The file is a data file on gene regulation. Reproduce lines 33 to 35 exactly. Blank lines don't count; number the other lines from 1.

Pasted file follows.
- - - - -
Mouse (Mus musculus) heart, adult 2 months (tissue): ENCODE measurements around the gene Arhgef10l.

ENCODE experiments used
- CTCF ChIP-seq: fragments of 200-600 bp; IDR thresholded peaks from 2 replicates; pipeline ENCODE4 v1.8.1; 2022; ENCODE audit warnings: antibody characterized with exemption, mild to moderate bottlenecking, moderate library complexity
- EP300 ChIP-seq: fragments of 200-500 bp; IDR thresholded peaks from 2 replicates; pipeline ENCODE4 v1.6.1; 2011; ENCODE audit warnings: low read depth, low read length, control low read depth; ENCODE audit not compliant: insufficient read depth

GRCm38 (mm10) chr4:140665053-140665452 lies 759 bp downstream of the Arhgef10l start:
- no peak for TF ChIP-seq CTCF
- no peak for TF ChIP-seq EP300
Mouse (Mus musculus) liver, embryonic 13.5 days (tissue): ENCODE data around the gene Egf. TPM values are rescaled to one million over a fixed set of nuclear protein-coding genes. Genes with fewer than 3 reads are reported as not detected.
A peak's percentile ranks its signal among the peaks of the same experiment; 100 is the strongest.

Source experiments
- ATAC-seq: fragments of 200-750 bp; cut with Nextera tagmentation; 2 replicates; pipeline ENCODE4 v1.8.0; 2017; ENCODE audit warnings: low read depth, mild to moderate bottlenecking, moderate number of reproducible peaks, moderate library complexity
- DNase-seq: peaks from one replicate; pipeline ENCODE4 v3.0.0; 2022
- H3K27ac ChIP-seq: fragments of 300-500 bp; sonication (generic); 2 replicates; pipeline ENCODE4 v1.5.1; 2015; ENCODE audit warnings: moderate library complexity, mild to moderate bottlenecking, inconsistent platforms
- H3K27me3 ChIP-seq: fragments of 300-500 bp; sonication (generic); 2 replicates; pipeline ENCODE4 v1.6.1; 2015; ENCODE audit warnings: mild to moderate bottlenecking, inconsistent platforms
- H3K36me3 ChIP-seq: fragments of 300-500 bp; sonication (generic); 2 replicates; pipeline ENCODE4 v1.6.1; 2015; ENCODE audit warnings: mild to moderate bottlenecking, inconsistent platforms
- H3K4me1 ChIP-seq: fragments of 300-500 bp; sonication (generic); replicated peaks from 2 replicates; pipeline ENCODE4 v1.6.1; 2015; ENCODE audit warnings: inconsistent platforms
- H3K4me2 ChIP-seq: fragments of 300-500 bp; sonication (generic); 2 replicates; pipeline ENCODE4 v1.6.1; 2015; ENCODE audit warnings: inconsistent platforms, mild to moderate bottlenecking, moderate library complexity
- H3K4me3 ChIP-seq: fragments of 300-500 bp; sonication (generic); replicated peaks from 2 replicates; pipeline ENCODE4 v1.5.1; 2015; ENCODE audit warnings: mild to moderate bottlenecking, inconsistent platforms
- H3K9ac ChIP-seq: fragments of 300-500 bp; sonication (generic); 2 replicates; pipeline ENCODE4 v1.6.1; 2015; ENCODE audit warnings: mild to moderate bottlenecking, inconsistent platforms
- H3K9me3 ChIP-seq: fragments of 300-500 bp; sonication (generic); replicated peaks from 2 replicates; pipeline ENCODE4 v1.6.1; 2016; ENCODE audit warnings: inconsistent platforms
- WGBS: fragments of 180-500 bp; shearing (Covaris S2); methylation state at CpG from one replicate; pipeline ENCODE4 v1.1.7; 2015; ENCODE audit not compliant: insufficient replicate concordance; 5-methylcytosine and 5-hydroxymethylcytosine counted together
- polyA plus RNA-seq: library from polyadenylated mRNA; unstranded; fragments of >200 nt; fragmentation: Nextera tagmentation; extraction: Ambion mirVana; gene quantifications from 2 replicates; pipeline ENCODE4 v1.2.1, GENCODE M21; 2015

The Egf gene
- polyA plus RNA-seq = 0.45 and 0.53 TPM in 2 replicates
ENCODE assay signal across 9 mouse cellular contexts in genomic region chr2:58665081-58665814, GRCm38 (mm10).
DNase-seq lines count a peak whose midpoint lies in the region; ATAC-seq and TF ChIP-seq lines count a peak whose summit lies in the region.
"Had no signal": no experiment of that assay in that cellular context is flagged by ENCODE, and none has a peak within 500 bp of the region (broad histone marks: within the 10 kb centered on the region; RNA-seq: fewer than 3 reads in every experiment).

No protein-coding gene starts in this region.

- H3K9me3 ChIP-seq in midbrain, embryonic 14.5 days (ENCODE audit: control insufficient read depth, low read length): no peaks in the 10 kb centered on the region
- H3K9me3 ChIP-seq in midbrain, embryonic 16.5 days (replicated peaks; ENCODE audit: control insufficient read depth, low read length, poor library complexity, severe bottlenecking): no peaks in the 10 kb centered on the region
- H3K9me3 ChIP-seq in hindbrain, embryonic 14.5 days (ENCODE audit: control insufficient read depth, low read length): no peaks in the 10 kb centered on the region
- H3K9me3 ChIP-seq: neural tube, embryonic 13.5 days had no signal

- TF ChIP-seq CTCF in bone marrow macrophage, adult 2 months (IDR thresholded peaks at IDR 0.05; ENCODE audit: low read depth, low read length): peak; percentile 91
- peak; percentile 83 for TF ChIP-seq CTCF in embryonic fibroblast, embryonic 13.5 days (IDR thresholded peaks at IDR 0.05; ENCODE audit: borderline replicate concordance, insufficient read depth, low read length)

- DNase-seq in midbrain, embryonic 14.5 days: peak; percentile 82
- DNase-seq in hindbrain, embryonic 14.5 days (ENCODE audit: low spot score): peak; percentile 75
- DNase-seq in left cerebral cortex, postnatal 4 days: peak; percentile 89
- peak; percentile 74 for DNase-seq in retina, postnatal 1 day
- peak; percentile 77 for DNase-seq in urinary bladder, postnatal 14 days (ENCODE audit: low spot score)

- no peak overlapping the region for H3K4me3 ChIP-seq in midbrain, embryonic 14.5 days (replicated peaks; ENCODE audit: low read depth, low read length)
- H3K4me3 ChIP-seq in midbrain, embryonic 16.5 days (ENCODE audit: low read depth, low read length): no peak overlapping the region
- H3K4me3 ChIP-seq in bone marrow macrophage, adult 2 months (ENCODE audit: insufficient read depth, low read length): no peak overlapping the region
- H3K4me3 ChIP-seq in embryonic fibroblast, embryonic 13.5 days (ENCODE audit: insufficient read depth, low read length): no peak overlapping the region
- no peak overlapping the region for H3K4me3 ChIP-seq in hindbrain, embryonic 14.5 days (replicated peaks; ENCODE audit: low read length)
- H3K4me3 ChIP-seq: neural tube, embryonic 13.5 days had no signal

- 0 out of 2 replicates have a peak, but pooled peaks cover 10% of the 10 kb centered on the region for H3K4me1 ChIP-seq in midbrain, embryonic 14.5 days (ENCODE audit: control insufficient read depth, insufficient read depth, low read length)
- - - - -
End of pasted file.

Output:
- TF ChIP-seq CTCF in bone marrow macrophage, adult 2 months (IDR thresholded peaks at IDR 0.05; ENCODE audit: low read depth, low read length): peak; percentile 91
- peak; percentile 83 for TF ChIP-seq CTCF in embryonic fibroblast, embryonic 13.5 days (IDR thresholded peaks at IDR 0.05; ENCODE audit: borderline replicate concordance, insufficient read depth, low read length)

- DNase-seq in midbrain, embryonic 14.5 days: peak; percentile 82